140 years of service, innovation, and hope
By Eilene E. Guy, American Red Cross volunteer
May 21 marks a milestone in the history of American compassion and generosity: 140 years ago today, Clara Barton organized the American Association of the Red Cross to appeal for clothing and funds for victims of a devastating forest fire in Michigan.
Her visionary leadership laid the groundwork for future generations to transform the Red Cross into a leading humanitarian organization. It brings together the power of volunteers and the generosity of donors to prevent emergencies and alleviate suffering across our country and around the world.
This video provides a brief history of the Red Cross.
Throughout the 1880s, Clara and her corps of a few hundred volunteers mobilized to help survivors of floods and famines, storms and outbreaks of disease. During the Spanish-American War, she led support activities for U.S. military forces in Cuba.
By 1904, the organization had taken on such crucial roles that it received a charter from the U.S. Congress, giving it official duties to support American armed forces and to provide disaster relief.
Cleveland-born Mable Thorp Boardman took over leadership of the American Red Cross in 1905 and a local chapter was founded in her home town. During her 44 years of involvement, Mabel was credited as being the “administrative genius” who presided over exponential growth of the organization and expanded its range of prevention and response activities.
As World War I spread across Europe, readiness-minded folks in Lorain, Elyria, Toledo and Erie and Wood counties formed chapters in 1916; the following year, chapters sprang up in Medina, Summit, Stark, Wayne, Trumbull, Mahoning, Portage, Ottawa, Sandusky, Huron, Hancock counties and the Muskingum Lakes area!
Late in the 20th century, Cleveland again provided leadership to the Red Cross – Steve Bullock. After 16 years as CEO of the greater Cleveland chapter, Bullock was tapped to serve as interim president of the American National Red Cross during 1998-99. He brought a wealth of experience to national headquarters, having worked for the Red Cross in military installations in the U.S., Europe and Southeast Asia as well as being executive director of the St. Paul, Minn., chapter.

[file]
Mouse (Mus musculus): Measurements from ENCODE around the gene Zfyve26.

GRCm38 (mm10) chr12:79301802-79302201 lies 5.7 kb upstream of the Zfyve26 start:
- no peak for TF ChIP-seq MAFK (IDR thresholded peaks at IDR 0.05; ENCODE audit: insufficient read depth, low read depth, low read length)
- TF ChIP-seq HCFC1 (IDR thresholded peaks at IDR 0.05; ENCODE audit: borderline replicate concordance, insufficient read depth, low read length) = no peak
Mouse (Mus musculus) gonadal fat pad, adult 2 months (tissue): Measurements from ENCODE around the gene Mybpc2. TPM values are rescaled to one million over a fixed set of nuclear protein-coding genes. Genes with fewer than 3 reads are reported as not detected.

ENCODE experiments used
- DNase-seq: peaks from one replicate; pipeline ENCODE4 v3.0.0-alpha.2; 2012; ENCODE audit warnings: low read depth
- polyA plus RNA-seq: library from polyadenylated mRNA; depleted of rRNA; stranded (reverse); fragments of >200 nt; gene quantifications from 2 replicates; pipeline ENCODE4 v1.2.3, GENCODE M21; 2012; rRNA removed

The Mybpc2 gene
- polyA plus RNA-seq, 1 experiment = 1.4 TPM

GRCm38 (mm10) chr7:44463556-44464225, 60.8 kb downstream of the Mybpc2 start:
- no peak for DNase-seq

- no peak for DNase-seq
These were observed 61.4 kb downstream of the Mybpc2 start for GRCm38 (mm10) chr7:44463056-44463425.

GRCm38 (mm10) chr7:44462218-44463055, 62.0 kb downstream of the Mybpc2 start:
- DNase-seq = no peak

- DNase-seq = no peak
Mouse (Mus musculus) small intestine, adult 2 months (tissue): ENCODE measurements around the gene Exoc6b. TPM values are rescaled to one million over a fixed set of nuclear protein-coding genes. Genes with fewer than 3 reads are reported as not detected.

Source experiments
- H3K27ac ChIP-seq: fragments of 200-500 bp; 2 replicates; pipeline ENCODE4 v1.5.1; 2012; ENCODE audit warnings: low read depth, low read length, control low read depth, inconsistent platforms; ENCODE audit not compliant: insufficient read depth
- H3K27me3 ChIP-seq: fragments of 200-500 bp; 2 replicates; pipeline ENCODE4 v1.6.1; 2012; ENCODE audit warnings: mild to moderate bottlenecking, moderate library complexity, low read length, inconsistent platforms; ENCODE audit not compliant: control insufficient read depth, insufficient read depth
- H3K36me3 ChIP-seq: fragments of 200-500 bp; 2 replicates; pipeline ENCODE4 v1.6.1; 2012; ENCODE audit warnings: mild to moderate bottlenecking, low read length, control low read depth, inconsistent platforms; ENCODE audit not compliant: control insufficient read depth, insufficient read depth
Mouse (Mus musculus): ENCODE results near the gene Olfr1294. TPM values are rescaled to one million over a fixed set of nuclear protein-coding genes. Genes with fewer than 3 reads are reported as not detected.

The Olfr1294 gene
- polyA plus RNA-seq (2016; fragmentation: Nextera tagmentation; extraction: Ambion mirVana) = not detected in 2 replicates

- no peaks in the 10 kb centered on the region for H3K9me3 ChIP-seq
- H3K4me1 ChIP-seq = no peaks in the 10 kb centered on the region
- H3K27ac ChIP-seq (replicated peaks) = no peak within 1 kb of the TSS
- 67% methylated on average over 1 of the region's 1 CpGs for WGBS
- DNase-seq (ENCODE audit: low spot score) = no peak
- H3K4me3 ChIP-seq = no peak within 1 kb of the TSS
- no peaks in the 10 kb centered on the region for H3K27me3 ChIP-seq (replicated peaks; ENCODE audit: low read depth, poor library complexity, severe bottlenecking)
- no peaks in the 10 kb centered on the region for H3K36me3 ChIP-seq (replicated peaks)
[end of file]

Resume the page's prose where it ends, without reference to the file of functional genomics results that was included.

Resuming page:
Steve quickly outlined his “100-day plan” to enhance the organization’s strengths, support local chapters, strengthen international relationships and address problems in the blood services division. “It’s a matter of making sure we’re performing at an excellent level,” he said.
Local and global impact
As we mark this anniversary, the Northern Ohio Region of the Red Cross serves 5.3 million residents in 31 counties, where trained responders provide comfort, essentials like food and shelter, and support for folks to rebuild their lives after crises of all kinds – more than three times every 24 hours.
This video recaps 140 years of disaster responses.
Meanwhile, we’re collecting, testing and distributing blood and blood products for accident victims, surgery patients and those undergoing treatment for chronic conditions and life-threatening diseases. Most recently, we began free COVID-19 antibody testing on all blood donations.
Men and women in our armed forces, veterans, and their families and caregivers can turn to the Red Cross for emergency communications, mental wellness courses, deployment readiness briefings and morale-boosting activities in military medical facilities here and abroad.
Through a diverse portfolio of classes, more than 4.5 million people a year receive Red Cross training in first aid, water safety, nurse assistant training and testing, along with other lifesaving skills. The Red Cross also offers free mobile apps that about 2 million people download each year, including our First Aid, Pet First Aid and Swim apps.
And as part of the world’s largest humanitarian network, the Red Cross is one of 192 Red Cross and Red Crescent societies across the globe that respond to disasters, help families search for loved ones missing as a result of war, natural disaster or civil unrest, and work to prevent the spread of infectious diseases.
How you can make a difference
American Red Cross humanitarian activities are only possible through the generosity of donors and volunteers, who comprise more than 90% of our workforce. Visit redcross.org to get involved by making a financial donation, volunteering, giving blood or taking a class to learn lifesaving skills.